South Africa’s ruling African National Congress (ANC) refused Sunday to rule out corruption-plagued ex-President Jacob Zuma as a candidate in parliamentary elections.
Zuma, who led the country from 2009 until he was forced by the party to step down last year, faces 16 charges of fraud, corruption, and racketeering related to a 1990s arms deal struck when he was deputy president.
He and other officials allegedly accepted bribes from European arms manufacturers.
Zuma also stands accused of fostering widespread nepotism and corruption during his years as president.
While some in the ANC finally turned against him, Zuma retains influence in the party in whose name he helped wage the struggle against white-governed South Africa’s racist apartheid policy.
On Sunday, the ANC reiterated a commitment to clean politics, but declined to rule Zuma out for the legislative polls.
Any candidate MP “must have no history of ill-discipline or corruption … must have no history of involvement in fostering divisions and conflict,” spokesman Dakota Legoete told a press conference.
Asked if these criteria excluded the former president, he said only: “There is still a stage where every candidate will have to accept or decline” nomination by party members.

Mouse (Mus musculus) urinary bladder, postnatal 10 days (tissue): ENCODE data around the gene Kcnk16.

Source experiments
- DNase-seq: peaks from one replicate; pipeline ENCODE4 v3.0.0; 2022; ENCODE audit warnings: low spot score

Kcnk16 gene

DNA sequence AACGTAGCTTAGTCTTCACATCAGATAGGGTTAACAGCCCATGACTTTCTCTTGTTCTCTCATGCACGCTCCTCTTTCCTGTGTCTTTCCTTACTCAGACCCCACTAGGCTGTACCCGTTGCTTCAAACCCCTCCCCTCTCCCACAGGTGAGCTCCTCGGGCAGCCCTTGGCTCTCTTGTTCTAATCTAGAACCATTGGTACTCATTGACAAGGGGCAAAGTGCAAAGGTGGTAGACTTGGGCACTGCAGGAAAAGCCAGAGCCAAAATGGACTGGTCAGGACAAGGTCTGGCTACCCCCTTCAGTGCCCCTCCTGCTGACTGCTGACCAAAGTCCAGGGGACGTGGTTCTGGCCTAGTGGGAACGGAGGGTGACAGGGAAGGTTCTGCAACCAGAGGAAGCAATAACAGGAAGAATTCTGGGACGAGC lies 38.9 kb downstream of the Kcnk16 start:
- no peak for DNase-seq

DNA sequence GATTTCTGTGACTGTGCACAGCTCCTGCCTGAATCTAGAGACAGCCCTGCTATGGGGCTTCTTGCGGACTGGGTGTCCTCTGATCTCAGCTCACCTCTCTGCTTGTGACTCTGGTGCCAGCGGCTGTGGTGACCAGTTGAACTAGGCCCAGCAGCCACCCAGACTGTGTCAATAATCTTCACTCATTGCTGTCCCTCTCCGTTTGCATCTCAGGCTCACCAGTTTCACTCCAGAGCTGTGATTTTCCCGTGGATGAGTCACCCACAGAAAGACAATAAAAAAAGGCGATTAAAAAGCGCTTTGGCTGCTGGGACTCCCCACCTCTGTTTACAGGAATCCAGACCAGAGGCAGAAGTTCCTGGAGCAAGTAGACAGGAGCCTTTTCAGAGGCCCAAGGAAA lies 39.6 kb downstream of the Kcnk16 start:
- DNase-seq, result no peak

“We don’t have to undermine this process,” said Legoete. “We will hear from him, comrade Zuma (and others) if they accept or decline.”
Zuma has not been convicted of any crime. He could be liable for a legal bill as high as $2 billion, and has been ordered by a court to cover his own costs.
He is due back in court in May.
Parties must submit their final candidates’ lists to the Independent Electoral Commission by the month’s end, ahead of likely elections in May.
Cyril Ramaphosa, Zuma’s successor as party leader and South African president, has vowed to root out corruption.
The ANC has governed South Africa ever since Nelson Mandela was elected president in 1994, but could face a strong challenge from opposition parties this year.
It has come under increasing criticism from opposition politicians for numerous corruption scandals and the poor state of the economy, with unemployment at nearly 28 percent.
Critics also say the party has not done enough to address enduring racial inequalities and strife in the country.
The ANC suffered significant losses in 2016 local elections, losing control of the key cities including Pretoria and Johannesburg.